Frustrated with the injustices and suffering of Black people around him and on the news, Kevin Barron found a way to revolutionize his people in a new light with his latest novels, “Black Rising” and “Black Rising: Home and Abroad.”
The father of five who earned an associate degree in business administration from Bronx Community College never really considered writing as a career. He had dabbled in writing poetry in his early years, but he never imagined writing a book someday.
“I’ve always had a vivid imagination, and I was always able to write better than I could speak, so writing was never a problem for me,” said Barron.
Around 2000, Barron says there were some police killings of unarmed Black people, similar to what’s going on today, that left him frustrated and wanting to write. He found a way to vent through writing by creating a “What if?” scenario in his mind.
“I created a what if scenario out of my anger and rage,” said Barron, “What if we responded differently as a people? What if our response was retaliation, or some planned gorilla activity—what would happen?” Those questions led to his first book, “Black Rising.”
Barron didn’t immediately publish “Black Rising” because he didn’t feel any publishing house would want to because of its content, which might be deemed too controversial. So he tucked it away for a very long time. Ten years later, he updated his novel and decided to self-publish instead.
Barron says his inspiration all those years ago was still very relevant to today’s movements for justice.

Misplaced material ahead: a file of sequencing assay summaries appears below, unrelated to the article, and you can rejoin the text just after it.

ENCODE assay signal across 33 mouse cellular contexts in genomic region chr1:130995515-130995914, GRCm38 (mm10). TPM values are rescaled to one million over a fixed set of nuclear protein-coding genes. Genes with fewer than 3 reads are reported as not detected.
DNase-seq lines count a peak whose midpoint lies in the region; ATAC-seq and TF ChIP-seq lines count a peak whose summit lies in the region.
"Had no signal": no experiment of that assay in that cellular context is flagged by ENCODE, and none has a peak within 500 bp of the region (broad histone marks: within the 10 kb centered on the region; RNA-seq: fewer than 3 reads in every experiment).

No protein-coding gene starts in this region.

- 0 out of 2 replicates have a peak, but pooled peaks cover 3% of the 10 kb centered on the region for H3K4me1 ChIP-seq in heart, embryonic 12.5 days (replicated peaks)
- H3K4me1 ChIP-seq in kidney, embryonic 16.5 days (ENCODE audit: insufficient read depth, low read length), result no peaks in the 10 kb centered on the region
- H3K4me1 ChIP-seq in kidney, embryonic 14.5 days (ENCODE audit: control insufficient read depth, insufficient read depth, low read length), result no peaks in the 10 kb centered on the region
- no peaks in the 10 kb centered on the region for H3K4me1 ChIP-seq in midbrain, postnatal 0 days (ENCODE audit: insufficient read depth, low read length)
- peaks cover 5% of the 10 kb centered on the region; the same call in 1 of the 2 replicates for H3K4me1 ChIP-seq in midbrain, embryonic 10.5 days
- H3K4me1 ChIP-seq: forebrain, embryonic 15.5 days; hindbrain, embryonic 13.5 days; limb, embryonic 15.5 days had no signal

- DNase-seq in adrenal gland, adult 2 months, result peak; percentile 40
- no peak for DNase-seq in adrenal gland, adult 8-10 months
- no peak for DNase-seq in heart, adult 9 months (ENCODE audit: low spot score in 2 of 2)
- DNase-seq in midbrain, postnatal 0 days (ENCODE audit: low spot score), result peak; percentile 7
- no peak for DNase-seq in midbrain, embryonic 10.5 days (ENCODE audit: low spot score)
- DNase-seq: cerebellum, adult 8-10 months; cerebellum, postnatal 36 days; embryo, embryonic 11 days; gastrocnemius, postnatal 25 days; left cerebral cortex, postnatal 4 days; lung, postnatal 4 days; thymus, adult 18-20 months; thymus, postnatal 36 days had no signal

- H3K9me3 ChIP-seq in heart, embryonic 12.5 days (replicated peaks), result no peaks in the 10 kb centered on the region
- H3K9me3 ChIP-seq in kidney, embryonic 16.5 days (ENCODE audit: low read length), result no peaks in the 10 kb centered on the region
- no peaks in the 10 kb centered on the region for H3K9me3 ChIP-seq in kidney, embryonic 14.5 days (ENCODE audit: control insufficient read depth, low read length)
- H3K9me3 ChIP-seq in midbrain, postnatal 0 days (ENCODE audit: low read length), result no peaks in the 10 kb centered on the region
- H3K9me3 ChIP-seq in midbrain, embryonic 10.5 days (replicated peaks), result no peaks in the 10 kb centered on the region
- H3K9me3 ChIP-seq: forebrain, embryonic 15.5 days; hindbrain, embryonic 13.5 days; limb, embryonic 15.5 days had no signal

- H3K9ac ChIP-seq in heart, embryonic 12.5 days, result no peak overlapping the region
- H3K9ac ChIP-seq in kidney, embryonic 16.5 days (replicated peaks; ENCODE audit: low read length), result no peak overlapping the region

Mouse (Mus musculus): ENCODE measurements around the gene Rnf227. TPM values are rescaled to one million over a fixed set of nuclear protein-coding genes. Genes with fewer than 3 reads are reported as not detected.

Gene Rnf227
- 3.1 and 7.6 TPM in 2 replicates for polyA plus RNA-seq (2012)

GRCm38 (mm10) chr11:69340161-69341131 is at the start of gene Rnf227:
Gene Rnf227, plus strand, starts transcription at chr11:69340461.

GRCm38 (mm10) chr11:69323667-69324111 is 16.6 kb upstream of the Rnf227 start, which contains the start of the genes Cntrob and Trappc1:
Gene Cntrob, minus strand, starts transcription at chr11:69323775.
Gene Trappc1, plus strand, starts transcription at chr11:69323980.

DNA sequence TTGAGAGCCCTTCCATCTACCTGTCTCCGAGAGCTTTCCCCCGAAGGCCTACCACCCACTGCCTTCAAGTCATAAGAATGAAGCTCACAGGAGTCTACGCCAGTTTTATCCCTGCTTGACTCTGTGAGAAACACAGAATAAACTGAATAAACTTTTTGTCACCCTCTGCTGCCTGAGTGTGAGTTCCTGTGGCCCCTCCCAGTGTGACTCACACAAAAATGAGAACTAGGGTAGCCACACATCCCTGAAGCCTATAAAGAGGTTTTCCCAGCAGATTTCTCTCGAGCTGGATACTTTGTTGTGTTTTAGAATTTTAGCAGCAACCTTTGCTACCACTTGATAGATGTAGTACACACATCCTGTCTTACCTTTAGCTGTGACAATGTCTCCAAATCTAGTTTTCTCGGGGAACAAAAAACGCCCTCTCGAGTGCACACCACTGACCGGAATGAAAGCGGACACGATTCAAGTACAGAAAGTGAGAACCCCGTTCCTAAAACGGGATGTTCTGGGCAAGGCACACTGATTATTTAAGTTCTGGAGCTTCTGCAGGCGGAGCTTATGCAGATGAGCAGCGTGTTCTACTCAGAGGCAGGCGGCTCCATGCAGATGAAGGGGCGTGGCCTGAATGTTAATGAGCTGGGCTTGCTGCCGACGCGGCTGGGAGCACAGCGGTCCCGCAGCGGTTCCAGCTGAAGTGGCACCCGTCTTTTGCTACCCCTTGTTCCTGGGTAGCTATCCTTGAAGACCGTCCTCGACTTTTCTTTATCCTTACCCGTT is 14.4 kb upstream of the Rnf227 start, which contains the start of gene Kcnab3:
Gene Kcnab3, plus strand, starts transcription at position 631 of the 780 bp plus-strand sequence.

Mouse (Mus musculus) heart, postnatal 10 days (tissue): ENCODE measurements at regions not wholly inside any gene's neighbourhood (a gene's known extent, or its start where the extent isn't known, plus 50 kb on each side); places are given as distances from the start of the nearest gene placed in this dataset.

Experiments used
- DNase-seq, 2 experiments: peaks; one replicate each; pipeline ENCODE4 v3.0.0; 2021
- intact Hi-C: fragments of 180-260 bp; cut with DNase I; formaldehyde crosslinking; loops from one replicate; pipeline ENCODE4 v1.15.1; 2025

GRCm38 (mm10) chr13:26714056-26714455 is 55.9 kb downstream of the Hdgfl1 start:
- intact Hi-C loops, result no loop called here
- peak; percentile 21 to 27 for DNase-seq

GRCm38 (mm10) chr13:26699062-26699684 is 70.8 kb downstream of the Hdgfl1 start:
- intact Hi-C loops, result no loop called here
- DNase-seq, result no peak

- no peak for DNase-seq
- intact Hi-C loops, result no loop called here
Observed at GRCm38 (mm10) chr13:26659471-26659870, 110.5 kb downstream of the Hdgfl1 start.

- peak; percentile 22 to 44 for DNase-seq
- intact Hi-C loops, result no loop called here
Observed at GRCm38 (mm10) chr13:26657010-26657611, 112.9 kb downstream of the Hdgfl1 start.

“Black Rising” depicts the journey of three characters, Marcus Brooks, Zarida Johnson and Lisa Banks, who work as operatives for the Black Liberation Organization, whose goal is to exact retribution against individuals or organizations who have committed injustices against the Black community. In their fight for justice, the crew find themselves entangled in a love triangle that could compromise their mission.
The story continues with Barron’s second installment of the series, “Black Rising: Home and Abroad,” which showcases the characters fighting the same fight on an intense international level with some revolutionary activity. The follow-up, “Black Rising: Revolution,” is scheduled to be released next year.
“A lot of times people think of revolution as being a violent thing, but it’s really a process,” said Barron. “A process of government and how we want to run things. When we dismantle the way things are, we have to govern. That’s the real revolution, not just the shooting and killing, but what we are going to do as an alternative.”
Through his writing and his involvement in organizations such as Operation Power and the Alliance of Family for Justice, Barron’s works all share the same message, and that is to continue to uplift the Black community. He hopes that Black people can learn the importance of defending each other and unifying the community.
“The real aspect I want people, particularly Black people, to get ahold of is the idea of uniting to advance ourselves as a people,” said Barron. “We have to really start depending on ourselves. If we keep waiting for other folks to do things for us, it’s not going to happen, and it hasn’t happened. It’s a sense of independence that we have to develop as a people and awareness of our history and educating ourselves.”
Barron hopes his novel will be made into a movie series or TV show someday. He encourages others to stick to their dream and never let anyone steal their dreams.
“I’m 61 and started this 10 years ago, don’t worry about how old you are or what position you’re in, if you have a dream just go for it,” he said.
Both of Barron’s novels are available at barnesandnoble.com.